Many visitors to Masjid Wilayah have given testimonies that they have entered the mosque with curiosity and left enlightened. This is because the dedicated volunteers treat them just like friends. The volunteers share not only about the beautiful architectural designs of the mosque but also the Islamic beliefs and culture. It is a knowledge-based tour, which can ignite your intellect, and it is free of charge. I must warn you though that even if your original plan to tour the mosque is about 10 minutes, you might find yourself staying for two hours or more.

For those volunteers, taking the visitors on the tour is like an act of worship, thus, they gave nothing but the best as it is a service to God himself. At the moment, Masjid Wilayah has volunteers who can do tours in French, Japanese, Tamil, Mandarin, English and Malay.

Location

Masjid Wilayah is not in the routine tourist routes and there is hardly any public transport facilities to go there. So, we have to find a way to visit this special mosque. As such, special arrangement has to be made by the visitors to visit the mosque. Nothing worth having comes easy, anyway, eh!

Contact Details

Masjid Wilayah Persekutuan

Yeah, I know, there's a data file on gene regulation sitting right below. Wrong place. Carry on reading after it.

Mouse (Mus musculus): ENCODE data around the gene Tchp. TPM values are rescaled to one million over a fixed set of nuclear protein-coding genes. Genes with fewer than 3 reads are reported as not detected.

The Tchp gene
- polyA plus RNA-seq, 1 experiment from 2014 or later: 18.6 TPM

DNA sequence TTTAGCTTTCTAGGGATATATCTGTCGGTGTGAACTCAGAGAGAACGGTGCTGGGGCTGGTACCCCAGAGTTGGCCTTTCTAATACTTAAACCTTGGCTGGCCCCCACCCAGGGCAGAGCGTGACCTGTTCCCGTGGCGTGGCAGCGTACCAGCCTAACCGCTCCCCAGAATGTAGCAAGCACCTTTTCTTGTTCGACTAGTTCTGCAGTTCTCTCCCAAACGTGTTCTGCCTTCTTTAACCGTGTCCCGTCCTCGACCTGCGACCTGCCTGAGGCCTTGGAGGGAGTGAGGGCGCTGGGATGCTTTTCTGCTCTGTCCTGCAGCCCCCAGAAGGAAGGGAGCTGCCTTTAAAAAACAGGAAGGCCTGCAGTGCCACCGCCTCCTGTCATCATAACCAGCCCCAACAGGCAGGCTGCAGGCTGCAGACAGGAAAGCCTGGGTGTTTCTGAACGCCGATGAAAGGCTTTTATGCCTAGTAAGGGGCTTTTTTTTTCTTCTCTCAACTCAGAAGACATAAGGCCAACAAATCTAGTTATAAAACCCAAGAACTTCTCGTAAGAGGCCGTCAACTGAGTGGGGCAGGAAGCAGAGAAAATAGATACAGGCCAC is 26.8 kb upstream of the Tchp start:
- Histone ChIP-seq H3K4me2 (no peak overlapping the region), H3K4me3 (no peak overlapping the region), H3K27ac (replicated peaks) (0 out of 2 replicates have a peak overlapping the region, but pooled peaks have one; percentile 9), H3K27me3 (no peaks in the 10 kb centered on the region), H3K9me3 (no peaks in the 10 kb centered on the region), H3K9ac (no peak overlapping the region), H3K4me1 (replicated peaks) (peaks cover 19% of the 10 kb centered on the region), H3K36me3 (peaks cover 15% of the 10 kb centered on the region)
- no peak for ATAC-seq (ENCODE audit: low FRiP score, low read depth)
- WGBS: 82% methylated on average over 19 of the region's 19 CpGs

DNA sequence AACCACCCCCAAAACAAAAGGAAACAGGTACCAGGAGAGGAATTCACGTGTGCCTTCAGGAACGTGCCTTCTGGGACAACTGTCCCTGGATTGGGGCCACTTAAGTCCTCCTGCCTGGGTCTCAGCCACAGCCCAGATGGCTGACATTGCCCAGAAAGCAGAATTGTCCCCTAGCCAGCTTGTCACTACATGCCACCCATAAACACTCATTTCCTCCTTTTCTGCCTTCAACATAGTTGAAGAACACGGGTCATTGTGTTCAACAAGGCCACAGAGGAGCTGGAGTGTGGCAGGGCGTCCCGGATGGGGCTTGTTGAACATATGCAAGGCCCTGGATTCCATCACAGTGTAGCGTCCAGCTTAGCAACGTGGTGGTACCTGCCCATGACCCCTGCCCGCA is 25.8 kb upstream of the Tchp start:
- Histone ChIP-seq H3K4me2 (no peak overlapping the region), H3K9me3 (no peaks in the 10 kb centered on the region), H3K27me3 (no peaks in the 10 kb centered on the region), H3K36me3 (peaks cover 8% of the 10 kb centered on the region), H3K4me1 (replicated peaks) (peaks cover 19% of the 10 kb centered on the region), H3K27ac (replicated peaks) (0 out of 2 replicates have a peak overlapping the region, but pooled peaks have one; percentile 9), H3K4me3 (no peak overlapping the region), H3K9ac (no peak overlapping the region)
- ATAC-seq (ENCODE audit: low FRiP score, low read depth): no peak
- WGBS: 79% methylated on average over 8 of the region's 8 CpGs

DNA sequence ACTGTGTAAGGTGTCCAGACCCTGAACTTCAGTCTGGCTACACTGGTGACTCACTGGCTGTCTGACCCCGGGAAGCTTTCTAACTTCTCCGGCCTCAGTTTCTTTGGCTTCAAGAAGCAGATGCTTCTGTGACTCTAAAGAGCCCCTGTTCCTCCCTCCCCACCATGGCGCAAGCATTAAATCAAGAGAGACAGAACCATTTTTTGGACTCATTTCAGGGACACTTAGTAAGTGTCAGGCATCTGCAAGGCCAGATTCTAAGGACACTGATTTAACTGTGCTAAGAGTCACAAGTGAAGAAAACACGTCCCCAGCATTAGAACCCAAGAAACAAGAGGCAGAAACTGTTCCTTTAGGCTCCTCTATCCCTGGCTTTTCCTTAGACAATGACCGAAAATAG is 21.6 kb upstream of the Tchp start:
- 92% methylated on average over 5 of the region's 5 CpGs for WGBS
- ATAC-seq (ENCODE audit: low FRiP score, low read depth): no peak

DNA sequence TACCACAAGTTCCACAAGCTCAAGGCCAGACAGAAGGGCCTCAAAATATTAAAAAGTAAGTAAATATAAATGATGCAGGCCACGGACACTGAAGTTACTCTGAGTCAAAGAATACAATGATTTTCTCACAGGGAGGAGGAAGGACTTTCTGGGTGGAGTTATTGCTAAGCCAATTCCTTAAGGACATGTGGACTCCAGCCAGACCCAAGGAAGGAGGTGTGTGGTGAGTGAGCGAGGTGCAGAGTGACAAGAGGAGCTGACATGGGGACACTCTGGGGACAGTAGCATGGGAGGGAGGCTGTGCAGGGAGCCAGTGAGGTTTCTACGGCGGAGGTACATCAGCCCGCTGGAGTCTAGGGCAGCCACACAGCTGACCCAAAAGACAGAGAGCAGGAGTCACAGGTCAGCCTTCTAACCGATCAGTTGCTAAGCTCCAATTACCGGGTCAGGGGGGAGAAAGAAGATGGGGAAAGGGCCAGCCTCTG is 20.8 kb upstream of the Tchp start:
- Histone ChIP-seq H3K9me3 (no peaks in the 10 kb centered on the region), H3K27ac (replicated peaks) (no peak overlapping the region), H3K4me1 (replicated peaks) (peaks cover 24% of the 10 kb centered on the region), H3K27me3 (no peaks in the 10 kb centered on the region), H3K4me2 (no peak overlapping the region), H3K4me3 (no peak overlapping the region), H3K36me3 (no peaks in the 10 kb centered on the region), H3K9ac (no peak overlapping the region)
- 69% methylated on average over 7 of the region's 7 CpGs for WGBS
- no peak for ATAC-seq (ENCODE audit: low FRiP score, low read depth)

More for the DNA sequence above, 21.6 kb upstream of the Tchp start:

Jalan Khidmat Usaha, Kompleks Kerajaan,
50480 Kuala Lumpur,
Wilayah Persekutuan Kuala Lumpur

Tel:+603 6201 8791 / 8767 / 8780
Fax:+603 6201 8790 / +603 6201 8779
E-mail: [email protected]
Website: http://masjidwilayah.gov.my/v1/

Photo by: Fahrul Azmi @fahrulazmi

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Categories
Tourism Malaysia

LEGOLAND MALAYSIA: There’s a big kid in all of us

By Lloyd Green

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THE GATEWAY TO YOUR CHILDHOOD

OKAY, so you’re a parent and your kids want to go to LEGOLAND Malaysia. They’ve been dreaming about this day since….well forever actually. The only ones that need real convincing are you and your wife. Sure, there’s the rides, displays and themed hotel room but what’s in it for you — other than the large hole in your wallet? I mean, you guys are the ones reading all the blogs and reviews and all of them say how much fun your kids are going to have. Yes, I agree that is the main kick for you; to see little Jack and Emily running around having the time of their lives. But you must be asking yourself….’how much fun am I going to have’?

Well, if your childhood days were spent playing pirates, kingdoms and all kinds of LEGO fantasies — yes guys, I’m talking to you; the Gen Y nerds now aged 25 to 35 with a few kids in tow — then this is the theme park for you. In the same way Toy Story 3 was levelled at Gen Y adults that fell in love with the original Woody and Buzz flicks, LEGOLAND Malaysia passes all the tests in sending you down memory lane and on an adult journey where it is still cool to get get excited about a life-size LEGO statue of Chewbacca.

Those moments of nostalgia begin as soon as you step foot in LEGOLAND Malaysia Resort. Whether you are with your kids or a childhood mate, that sensation of being young again is real. There is LEGO everywhere and everything you see is coloured, shaped or moulded to match the all-out LEGO explosion. There are swarms of kids building LEGO in the many ‘brick-pits’ located in the lobby and you can’t help but wander over there and join the fun.